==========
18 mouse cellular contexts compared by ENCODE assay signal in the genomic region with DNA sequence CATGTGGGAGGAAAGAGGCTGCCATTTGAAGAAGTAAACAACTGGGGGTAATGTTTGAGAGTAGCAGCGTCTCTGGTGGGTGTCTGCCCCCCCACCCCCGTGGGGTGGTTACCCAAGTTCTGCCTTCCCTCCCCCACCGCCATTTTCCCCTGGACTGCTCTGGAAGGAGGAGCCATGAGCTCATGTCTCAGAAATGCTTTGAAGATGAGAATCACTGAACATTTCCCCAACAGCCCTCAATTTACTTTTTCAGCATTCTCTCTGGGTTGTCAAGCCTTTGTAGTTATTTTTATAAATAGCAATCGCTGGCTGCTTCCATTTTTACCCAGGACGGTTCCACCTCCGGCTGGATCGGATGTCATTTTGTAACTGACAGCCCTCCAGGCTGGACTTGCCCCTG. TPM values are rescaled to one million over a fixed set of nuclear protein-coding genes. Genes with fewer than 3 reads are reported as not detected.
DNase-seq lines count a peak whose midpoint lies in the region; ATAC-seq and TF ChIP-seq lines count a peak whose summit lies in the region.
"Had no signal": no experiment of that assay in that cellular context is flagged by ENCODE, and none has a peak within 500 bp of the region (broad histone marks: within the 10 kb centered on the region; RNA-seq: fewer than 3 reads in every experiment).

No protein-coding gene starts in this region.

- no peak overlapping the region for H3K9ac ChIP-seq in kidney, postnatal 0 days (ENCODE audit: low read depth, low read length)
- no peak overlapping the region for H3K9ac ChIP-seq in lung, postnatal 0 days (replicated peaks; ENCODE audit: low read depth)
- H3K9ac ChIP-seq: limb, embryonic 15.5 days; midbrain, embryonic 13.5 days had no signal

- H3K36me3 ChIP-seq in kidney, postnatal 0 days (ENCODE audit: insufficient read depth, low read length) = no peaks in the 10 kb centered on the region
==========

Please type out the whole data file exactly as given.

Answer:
18 mouse cellular contexts compared by ENCODE assay signal in the genomic region with DNA sequence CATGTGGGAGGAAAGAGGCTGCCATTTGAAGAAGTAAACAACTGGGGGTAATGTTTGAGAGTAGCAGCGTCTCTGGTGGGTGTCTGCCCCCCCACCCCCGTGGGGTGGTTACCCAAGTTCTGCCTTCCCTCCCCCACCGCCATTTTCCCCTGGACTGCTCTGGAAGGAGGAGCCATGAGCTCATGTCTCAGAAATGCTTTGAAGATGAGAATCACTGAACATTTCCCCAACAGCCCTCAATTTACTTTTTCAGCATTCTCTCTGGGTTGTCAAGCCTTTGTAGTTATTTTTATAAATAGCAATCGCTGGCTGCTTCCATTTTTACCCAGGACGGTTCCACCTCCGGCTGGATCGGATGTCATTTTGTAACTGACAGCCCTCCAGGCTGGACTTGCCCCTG. TPM values are rescaled to one million over a fixed set of nuclear protein-coding genes. Genes with fewer than 3 reads are reported as not detected.
DNase-seq lines count a peak whose midpoint lies in the region; ATAC-seq and TF ChIP-seq lines count a peak whose summit lies in the region.
"Had no signal": no experiment of that assay in that cellular context is flagged by ENCODE, and none has a peak within 500 bp of the region (broad histone marks: within the 10 kb centered on the region; RNA-seq: fewer than 3 reads in every experiment).

No protein-coding gene starts in this region.

- no peak overlapping the region for H3K9ac ChIP-seq in kidney, postnatal 0 days (ENCODE audit: low read depth, low read length)
- no peak overlapping the region for H3K9ac ChIP-seq in lung, postnatal 0 days (replicated peaks; ENCODE audit: low read depth)
- H3K9ac ChIP-seq: limb, embryonic 15.5 days; midbrain, embryonic 13.5 days had no signal

- H3K36me3 ChIP-seq in kidney, postnatal 0 days (ENCODE audit: insufficient read depth, low read length) = no peaks in the 10 kb centered on the region